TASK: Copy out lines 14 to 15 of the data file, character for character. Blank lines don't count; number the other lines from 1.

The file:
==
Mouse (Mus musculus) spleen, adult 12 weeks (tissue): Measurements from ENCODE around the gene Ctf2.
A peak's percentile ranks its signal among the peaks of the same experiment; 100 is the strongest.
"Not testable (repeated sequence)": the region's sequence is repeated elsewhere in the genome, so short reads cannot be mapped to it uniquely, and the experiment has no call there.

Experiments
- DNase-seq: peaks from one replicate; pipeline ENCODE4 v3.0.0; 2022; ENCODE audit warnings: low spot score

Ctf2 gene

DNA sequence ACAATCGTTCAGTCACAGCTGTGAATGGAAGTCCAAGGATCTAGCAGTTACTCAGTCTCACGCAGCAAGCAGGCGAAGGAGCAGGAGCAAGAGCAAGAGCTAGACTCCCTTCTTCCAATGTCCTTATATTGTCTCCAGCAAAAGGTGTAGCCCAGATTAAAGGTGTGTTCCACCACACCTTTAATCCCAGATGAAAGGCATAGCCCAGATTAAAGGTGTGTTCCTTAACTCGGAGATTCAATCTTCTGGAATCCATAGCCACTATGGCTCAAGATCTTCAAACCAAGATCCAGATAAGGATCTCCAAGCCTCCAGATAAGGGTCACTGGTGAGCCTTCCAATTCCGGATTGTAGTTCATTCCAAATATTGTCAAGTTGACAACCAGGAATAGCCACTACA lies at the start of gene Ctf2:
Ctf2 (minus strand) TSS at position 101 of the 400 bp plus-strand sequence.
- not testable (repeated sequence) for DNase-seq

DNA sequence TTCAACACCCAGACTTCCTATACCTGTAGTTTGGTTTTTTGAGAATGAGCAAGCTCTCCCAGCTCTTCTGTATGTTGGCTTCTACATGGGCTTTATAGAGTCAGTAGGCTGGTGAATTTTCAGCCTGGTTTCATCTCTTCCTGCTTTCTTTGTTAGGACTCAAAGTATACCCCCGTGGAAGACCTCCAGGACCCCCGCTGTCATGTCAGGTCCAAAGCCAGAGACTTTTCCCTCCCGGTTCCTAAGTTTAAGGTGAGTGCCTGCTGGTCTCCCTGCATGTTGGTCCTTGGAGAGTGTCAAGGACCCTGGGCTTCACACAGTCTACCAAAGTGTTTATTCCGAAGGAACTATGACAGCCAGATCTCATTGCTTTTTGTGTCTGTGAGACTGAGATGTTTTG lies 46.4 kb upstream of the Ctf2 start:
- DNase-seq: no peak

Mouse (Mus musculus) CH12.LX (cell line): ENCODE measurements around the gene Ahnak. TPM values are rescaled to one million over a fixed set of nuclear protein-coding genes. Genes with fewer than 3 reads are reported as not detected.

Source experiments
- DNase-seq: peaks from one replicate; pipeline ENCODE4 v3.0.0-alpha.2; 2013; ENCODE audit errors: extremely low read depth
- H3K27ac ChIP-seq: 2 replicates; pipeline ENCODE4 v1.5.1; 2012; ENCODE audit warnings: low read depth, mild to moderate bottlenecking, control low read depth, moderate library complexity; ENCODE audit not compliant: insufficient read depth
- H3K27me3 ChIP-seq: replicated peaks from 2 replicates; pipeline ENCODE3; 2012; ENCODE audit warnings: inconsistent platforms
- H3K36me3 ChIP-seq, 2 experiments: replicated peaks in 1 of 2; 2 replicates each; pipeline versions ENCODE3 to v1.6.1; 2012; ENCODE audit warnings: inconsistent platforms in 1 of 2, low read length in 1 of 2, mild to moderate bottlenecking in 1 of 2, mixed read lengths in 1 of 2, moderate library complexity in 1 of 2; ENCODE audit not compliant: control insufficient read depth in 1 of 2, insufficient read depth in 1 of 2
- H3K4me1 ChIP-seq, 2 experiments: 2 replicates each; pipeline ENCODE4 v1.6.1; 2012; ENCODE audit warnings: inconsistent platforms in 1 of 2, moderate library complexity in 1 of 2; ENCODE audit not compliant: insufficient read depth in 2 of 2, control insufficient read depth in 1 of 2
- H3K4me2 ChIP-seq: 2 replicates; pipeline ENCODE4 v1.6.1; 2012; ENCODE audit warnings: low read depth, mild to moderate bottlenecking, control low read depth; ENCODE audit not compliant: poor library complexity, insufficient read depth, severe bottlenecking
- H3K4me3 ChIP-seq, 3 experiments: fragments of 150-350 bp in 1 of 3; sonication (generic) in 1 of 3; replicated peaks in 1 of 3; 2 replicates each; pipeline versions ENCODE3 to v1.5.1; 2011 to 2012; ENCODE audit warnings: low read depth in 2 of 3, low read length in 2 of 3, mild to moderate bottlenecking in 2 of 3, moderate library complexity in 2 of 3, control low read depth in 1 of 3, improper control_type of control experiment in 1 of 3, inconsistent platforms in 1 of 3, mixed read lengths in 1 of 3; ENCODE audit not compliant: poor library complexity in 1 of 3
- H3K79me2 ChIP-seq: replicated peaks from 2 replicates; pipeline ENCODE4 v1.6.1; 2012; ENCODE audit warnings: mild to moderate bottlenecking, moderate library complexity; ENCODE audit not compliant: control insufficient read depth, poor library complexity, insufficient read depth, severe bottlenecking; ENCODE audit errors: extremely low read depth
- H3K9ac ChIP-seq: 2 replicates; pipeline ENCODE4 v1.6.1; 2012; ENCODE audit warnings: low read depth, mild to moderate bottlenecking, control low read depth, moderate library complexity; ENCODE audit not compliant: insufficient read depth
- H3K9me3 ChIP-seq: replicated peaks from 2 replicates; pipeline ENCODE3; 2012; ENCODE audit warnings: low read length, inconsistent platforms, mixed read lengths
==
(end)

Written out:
- DNase-seq: peaks from one replicate; pipeline ENCODE4 v3.0.0-alpha.2; 2013; ENCODE audit errors: extremely low read depth
- H3K27ac ChIP-seq: 2 replicates; pipeline ENCODE4 v1.5.1; 2012; ENCODE audit warnings: low read depth, mild to moderate bottlenecking, control low read depth, moderate library complexity; ENCODE audit not compliant: insufficient read depth